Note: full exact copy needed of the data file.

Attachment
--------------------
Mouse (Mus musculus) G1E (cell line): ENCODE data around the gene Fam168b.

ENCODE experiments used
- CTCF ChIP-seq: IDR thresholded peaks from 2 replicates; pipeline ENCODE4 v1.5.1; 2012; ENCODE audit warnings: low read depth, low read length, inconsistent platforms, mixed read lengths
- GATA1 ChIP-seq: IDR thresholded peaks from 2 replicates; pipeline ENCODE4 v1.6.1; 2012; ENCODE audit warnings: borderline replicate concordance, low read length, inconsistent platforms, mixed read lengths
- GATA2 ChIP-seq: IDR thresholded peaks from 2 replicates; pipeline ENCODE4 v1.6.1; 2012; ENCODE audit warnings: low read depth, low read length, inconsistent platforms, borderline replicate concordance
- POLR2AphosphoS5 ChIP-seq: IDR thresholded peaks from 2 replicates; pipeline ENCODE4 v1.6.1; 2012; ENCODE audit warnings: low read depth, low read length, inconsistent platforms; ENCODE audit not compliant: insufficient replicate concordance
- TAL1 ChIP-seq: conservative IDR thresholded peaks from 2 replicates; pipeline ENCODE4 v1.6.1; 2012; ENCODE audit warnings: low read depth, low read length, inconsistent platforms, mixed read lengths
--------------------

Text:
Mouse (Mus musculus) G1E (cell line): ENCODE data around the gene Fam168b.

ENCODE experiments used
- CTCF ChIP-seq: IDR thresholded peaks from 2 replicates; pipeline ENCODE4 v1.5.1; 2012; ENCODE audit warnings: low read depth, low read length, inconsistent platforms, mixed read lengths
- GATA1 ChIP-seq: IDR thresholded peaks from 2 replicates; pipeline ENCODE4 v1.6.1; 2012; ENCODE audit warnings: borderline replicate concordance, low read length, inconsistent platforms, mixed read lengths
- GATA2 ChIP-seq: IDR thresholded peaks from 2 replicates; pipeline ENCODE4 v1.6.1; 2012; ENCODE audit warnings: low read depth, low read length, inconsistent platforms, borderline replicate concordance
- POLR2AphosphoS5 ChIP-seq: IDR thresholded peaks from 2 replicates; pipeline ENCODE4 v1.6.1; 2012; ENCODE audit warnings: low read depth, low read length, inconsistent platforms; ENCODE audit not compliant: insufficient replicate concordance
- TAL1 ChIP-seq: conservative IDR thresholded peaks from 2 replicates; pipeline ENCODE4 v1.6.1; 2012; ENCODE audit warnings: low read depth, low read length, inconsistent platforms, mixed read lengths